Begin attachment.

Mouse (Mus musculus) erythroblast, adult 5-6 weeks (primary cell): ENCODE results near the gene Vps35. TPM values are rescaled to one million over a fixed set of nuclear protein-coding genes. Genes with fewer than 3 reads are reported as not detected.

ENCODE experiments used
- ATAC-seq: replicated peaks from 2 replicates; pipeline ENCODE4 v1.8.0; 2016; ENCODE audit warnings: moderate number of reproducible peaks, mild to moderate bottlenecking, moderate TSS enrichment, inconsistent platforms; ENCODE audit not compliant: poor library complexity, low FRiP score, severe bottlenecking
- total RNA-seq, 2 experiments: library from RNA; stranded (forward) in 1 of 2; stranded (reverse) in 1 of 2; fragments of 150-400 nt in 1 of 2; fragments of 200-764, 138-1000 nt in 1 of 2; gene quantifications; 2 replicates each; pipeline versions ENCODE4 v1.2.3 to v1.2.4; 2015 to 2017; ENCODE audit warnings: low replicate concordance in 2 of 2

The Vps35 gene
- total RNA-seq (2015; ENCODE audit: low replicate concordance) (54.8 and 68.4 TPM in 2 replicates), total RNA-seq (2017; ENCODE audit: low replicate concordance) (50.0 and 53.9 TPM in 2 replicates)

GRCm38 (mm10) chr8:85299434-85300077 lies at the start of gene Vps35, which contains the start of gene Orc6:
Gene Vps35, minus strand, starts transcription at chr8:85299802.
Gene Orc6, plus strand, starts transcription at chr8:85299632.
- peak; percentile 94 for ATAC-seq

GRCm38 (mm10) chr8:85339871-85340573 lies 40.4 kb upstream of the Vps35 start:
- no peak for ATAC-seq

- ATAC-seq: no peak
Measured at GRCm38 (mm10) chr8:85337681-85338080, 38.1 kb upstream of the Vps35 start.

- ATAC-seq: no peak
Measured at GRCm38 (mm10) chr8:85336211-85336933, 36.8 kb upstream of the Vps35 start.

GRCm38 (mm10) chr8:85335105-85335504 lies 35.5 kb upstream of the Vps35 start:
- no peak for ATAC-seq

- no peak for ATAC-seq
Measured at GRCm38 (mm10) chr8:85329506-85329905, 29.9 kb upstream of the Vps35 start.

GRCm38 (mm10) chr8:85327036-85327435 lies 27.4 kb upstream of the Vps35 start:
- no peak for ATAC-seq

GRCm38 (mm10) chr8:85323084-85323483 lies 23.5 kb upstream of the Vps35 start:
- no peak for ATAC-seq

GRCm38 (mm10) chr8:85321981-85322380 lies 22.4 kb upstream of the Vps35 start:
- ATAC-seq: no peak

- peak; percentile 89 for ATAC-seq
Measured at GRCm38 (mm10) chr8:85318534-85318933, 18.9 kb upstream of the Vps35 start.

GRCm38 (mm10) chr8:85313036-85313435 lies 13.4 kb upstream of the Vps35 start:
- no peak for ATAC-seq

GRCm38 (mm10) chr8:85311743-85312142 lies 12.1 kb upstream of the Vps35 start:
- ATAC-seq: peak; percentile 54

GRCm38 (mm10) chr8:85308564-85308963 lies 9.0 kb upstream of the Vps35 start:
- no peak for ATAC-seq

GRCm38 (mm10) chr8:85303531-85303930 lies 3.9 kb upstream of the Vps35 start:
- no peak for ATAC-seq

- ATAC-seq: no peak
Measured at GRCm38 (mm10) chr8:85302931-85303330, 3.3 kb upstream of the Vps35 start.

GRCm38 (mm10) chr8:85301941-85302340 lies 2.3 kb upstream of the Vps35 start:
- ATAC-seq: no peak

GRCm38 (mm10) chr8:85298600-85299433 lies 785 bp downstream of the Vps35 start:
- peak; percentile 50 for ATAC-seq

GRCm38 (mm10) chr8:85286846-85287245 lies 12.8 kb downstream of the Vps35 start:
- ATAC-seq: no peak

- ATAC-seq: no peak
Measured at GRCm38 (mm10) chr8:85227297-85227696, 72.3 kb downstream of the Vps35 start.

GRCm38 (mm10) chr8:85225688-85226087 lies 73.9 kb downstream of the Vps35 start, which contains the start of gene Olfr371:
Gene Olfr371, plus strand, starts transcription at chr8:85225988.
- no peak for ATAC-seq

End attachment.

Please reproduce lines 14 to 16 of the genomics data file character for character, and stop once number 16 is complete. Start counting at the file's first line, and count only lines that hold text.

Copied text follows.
Measured at GRCm38 (mm10) chr8:85337681-85338080, 38.1 kb upstream of the Vps35 start.

- ATAC-seq: no peak
Measured at GRCm38 (mm10) chr8:85336211-85336933, 36.8 kb upstream of the Vps35 start.